Keep it brief

LinkedIn headlines are capped at 220 characters. That’s a relatively limited allowance for showcasing yourself in a way that will captivate the reader. Writing an effective LinkedIn headline for a career change also means being able to write efficiently. For reference, this paragraph alone contains 392 characters. So headlines are actually just a few keywords rather than a full statement.

Let your LinkedIn headline guide your career change

The best advice for someone who is currently in the process of changing careers is to let your headline guide the direction you’re hoping your career will move. To achieve this, don’t write about your existing career or achievements, but rather the roles you hope to fill. 

The general reason for using LinkedIn at all is for professional networking. As a job seeker, the goal is to be found by recruiters who are using the search function. To do this, you need certain aspects of your LinkedIn profile to target the same elements that a recruiter is looking for.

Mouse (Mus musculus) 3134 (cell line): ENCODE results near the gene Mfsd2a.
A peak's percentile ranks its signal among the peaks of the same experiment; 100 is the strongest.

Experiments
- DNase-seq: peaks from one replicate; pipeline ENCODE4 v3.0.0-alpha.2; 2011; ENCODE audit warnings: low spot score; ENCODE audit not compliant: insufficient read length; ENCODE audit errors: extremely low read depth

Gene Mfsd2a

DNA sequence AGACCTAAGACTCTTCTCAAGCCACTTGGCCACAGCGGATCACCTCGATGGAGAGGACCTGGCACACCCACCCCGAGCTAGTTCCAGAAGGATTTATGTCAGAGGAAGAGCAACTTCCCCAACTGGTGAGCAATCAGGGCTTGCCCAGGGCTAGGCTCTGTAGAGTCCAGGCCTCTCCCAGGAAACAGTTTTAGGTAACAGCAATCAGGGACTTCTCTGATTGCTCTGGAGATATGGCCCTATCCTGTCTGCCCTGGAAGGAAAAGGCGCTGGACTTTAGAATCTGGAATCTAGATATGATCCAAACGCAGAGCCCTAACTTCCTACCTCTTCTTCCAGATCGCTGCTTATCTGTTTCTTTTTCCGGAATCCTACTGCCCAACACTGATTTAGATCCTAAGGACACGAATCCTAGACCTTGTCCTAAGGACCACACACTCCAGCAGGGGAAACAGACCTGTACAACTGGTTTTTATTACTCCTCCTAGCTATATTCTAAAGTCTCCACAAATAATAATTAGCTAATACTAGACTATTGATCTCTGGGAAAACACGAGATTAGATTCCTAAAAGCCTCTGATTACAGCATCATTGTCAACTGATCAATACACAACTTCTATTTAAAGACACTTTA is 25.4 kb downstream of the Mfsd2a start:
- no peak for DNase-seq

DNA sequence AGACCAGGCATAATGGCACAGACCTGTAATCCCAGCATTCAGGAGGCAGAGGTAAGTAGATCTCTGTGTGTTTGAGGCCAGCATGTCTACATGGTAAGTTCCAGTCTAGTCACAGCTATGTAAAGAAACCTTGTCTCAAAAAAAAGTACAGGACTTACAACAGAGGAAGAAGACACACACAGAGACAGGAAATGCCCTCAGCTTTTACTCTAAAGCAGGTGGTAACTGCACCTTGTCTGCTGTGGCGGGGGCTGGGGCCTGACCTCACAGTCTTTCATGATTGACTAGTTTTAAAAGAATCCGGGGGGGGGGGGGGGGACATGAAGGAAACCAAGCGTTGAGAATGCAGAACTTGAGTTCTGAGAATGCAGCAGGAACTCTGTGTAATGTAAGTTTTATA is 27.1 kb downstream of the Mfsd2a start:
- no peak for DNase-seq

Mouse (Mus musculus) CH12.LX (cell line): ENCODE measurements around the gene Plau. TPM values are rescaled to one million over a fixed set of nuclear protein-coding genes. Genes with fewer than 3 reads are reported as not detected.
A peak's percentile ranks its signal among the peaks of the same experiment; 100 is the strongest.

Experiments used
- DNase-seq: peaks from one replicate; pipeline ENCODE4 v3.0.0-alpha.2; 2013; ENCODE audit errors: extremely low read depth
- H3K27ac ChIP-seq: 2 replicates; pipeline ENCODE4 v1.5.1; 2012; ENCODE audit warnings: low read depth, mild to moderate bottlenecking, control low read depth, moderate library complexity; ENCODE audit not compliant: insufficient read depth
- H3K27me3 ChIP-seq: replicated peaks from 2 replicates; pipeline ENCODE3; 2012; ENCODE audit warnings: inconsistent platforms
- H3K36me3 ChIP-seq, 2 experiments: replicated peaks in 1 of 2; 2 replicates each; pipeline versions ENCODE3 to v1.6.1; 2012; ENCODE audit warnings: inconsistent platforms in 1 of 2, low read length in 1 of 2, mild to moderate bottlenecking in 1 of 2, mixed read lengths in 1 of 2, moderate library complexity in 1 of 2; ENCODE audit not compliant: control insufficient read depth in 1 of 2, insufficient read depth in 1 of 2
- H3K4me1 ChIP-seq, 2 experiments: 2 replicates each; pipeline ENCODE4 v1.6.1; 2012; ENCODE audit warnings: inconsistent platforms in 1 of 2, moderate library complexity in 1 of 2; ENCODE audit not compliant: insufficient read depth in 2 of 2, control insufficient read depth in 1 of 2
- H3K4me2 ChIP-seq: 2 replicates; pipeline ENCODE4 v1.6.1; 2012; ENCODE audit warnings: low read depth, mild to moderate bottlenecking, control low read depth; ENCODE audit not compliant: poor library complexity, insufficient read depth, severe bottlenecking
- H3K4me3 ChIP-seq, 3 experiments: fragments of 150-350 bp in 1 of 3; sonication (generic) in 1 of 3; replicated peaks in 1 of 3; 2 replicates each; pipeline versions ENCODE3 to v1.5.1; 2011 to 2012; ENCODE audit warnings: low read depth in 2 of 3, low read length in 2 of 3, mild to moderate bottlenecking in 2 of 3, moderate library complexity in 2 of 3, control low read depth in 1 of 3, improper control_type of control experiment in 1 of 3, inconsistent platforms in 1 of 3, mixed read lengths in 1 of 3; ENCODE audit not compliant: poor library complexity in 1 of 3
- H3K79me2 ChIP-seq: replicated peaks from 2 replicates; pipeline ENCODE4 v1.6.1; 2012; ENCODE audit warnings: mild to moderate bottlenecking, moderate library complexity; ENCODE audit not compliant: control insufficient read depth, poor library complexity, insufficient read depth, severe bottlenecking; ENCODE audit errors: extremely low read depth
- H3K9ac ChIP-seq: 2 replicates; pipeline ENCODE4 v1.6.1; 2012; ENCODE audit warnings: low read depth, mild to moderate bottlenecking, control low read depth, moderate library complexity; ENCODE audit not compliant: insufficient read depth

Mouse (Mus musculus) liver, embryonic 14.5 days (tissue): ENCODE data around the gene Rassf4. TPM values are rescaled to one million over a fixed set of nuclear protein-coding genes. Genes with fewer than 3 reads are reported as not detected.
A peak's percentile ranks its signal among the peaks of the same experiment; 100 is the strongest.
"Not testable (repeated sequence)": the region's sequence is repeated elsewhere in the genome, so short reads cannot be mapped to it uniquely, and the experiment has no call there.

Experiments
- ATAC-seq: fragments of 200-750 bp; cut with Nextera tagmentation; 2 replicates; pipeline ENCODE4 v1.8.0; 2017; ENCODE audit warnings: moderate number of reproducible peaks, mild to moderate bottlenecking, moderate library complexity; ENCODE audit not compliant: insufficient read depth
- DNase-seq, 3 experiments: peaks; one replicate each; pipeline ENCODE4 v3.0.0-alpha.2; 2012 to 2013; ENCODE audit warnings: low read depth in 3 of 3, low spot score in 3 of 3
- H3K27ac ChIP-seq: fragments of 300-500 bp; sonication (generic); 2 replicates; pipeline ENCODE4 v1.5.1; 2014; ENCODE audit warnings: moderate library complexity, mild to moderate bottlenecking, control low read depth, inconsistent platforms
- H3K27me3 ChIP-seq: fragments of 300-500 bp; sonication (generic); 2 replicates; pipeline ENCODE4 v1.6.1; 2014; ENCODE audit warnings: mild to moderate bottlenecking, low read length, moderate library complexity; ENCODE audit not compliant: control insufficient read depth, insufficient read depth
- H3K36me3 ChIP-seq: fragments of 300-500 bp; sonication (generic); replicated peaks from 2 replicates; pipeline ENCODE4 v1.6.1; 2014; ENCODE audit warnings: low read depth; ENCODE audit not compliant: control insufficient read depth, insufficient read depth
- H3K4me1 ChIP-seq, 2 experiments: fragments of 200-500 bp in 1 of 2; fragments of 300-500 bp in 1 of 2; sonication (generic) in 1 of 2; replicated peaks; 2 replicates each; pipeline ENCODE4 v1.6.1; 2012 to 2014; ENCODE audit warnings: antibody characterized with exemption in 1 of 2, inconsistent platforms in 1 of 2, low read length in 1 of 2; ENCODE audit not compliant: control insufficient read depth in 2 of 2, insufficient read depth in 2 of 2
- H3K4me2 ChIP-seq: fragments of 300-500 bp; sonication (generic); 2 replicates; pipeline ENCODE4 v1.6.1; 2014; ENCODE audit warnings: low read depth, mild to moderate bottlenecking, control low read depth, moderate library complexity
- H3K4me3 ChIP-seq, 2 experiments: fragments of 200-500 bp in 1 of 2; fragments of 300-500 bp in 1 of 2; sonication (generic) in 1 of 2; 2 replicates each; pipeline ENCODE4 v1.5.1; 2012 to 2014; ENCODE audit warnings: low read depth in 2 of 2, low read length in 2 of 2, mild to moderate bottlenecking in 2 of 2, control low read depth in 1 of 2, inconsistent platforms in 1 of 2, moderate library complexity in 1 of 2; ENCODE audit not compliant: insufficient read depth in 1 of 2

Think like a recruiter

One trick to writing a career change headline is to think about it from the perspective of a recruiter. When a recruiter sees your job application in their folder, one of the first things they do is turn to your LinkedIn. Their eyes will dart to your headline. Do you want it to show where you’re coming from, or where you’re going?

The answer: where you’re going. 

One thought running through all recruiter’s minds is, “How is this person relevant to the position I’m looking to fill?” You want there to be no mistake in your relevance. Therefore, write your headline for the job you’re hoping to land or the industry you’re working towards entering to avoid being disregarded early in the process.

Craft your LinkedIn headline for career change for the job you want 

Similarly to your headline, you want your job title to represent where you’re going. This is especially pertinent for someone going through a career change. Recruiters review hundreds of applicants for any given position. While you always want to be honest, it is worth noting that if your current job title doesn’t match the role that a recruiter is searching for, there is potential to be overlooked.